Water is an essential component of national and local economies, and is needed to create and maintain jobs across all sectors of the economy. Half of the global workforce is employed in eight water and natural resource-dependent industries: agriculture, forestry, fisheries, energy, resource-intensive manufacturing, recycling, building and transport.
This study is part of an annual series, developed by the Information and Communications Technology and Disaster Risk Reduction Division of ESCAP. It provides a yearly overview of natural disasters in the Asia-Pacific region and its impacts.
The Information and Communications Technology and Disaster Risk Reduction Division (IDD) of the United Nations Economic and Social Commission for Asia and the Pacific (ESCAP) has conducted a series of research on building e-resilience that examines the use of information and communications technology (ICT) for disaster risk reduction (DRR) in selected Asia-Pacific countries.
Disasters affect multiple facets of human life. Therefore, disaster risk management (DRM) requires multiple mechanisms across different silos in order to prepare for and deal with all types of disasters. The multiple mechanisms will most definitely require collaboration at the international or regional level, and coordination with government at the national and local levels, with community organizations and with individuals. In all these instances, effective communication is critical.
This paper studies the linkage between trade and transport facilitation and ICT. It looks into the business needs of trade and transport facilitation (TTF) and how ICT can respond to these needs. The paper argues, new policy and regulatory directions for trade and transport facilitation and new operational requirements have emerged in recent years. Thus the design of ICT architecture and its organizational underpinnings has to change to respond to these new requirements.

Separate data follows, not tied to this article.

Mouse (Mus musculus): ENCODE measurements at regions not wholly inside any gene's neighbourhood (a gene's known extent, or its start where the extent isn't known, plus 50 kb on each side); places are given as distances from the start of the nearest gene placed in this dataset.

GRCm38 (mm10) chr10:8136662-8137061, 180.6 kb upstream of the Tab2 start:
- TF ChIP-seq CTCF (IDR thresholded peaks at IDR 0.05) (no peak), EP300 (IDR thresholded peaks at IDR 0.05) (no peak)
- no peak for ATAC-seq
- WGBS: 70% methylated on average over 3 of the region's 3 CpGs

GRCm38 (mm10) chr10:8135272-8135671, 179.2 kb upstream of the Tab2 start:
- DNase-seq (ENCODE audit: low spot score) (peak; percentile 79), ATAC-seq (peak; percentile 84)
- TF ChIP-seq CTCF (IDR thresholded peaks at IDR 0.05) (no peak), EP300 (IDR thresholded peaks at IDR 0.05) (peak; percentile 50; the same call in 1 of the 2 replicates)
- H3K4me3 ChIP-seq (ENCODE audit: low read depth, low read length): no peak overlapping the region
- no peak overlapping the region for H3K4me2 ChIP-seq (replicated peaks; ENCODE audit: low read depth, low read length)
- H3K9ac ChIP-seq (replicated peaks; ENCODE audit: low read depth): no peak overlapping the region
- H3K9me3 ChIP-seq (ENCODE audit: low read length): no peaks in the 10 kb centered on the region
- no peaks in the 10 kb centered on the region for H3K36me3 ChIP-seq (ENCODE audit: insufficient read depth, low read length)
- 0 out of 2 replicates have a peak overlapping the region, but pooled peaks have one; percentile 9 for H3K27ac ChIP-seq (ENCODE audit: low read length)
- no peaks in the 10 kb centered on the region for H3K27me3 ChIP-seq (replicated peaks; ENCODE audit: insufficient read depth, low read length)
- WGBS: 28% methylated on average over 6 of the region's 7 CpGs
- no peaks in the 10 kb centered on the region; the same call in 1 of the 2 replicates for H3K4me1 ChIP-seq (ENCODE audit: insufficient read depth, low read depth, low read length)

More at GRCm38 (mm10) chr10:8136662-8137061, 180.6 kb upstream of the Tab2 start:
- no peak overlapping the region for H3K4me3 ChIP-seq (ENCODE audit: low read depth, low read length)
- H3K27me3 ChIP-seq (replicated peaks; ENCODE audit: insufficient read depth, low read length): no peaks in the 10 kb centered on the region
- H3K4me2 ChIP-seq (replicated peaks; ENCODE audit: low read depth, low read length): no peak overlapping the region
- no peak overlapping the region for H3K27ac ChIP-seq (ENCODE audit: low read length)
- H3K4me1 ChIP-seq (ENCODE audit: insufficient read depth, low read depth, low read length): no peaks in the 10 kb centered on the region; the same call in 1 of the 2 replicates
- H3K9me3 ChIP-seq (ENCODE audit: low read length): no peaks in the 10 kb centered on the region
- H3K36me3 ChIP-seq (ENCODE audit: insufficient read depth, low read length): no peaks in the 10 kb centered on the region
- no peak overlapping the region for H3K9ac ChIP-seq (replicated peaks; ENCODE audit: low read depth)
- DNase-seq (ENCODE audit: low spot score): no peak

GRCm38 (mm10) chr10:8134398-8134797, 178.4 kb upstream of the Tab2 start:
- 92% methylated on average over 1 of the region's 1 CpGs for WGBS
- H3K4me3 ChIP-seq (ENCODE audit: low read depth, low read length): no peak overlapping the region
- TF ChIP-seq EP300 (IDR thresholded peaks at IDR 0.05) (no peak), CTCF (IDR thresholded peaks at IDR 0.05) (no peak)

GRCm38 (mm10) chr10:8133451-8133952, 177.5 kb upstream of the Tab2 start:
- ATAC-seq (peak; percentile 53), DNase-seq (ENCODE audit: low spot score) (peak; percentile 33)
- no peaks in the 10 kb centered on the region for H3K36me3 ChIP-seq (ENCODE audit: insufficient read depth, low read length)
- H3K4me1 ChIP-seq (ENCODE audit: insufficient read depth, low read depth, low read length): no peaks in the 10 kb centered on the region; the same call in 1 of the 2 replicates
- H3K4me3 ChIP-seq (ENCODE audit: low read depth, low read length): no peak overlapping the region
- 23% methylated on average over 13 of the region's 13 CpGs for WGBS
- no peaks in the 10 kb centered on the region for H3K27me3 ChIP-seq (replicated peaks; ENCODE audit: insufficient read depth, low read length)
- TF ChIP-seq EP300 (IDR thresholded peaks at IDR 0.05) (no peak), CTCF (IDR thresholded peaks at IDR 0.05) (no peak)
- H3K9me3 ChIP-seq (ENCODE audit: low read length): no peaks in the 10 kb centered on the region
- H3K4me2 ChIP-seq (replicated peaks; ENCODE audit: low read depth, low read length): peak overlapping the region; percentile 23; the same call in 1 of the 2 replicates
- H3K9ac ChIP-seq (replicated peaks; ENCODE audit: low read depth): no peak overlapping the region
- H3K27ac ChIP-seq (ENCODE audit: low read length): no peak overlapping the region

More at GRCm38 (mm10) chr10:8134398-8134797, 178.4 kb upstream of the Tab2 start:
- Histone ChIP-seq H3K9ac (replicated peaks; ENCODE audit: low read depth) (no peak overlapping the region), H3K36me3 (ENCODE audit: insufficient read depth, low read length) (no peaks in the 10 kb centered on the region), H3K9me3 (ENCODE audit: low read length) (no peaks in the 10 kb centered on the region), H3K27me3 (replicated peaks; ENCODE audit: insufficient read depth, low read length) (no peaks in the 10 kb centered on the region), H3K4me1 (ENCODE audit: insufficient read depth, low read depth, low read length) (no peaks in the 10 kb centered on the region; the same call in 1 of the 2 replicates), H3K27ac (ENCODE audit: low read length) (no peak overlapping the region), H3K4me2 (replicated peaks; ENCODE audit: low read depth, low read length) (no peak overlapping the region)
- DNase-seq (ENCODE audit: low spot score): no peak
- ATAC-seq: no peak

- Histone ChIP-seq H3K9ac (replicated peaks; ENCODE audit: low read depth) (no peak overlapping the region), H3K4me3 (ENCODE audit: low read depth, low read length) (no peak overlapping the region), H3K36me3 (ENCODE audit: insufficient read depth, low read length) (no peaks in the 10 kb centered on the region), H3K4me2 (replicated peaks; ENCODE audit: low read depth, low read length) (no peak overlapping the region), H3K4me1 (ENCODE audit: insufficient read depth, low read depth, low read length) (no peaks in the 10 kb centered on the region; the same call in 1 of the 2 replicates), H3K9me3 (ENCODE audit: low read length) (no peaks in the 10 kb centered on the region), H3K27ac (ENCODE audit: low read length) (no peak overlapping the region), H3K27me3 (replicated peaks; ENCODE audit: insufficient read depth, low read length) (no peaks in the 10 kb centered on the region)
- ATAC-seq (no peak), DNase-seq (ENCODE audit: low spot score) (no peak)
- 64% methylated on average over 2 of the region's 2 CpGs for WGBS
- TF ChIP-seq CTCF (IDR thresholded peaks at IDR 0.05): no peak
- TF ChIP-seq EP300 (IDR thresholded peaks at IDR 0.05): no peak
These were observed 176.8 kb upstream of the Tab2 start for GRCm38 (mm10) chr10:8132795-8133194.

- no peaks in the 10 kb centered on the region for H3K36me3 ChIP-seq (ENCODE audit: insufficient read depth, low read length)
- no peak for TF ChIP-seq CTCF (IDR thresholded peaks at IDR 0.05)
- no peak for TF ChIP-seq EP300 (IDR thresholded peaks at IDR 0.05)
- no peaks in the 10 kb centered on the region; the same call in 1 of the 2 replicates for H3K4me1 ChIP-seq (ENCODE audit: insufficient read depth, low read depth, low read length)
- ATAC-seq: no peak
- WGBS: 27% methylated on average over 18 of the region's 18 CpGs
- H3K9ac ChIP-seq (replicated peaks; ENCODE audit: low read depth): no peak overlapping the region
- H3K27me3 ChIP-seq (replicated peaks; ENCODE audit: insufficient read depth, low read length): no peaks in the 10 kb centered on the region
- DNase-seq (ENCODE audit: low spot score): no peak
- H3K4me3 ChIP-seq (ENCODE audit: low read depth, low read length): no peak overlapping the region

The analysis followed three previous studies carried out between 2012 and 2014 covering South and South-West Asia, North and Central Asia, and South-East Asia, for a total of 27 countries across the continent.
The Asia-Pacific Migration Report 2015: Migrants' Contributions to Development, produced by the Asia-Pacific Regional Thematic Working Group on International Migration, including Human Trafficking, provides an insight into how labour migration, the dominant migration trend in the Asia-Pacific region, can contribute to development in countries of origin and destination in the Asia-Pacific region.
The 2030 Agenda for Sustainable Development sets forth seventeen goals (known as the Sustainable Development Goals or SDGs) which will define global development priorities for the next fifteen years. The importance of trade as an engine of growth is recognised in a number of targets, most notably within Goal 17 on partnerships for the goals and the means of implementation. This goal sets, among other objectives, a target for least developed countries to double their share of global exports by 2020.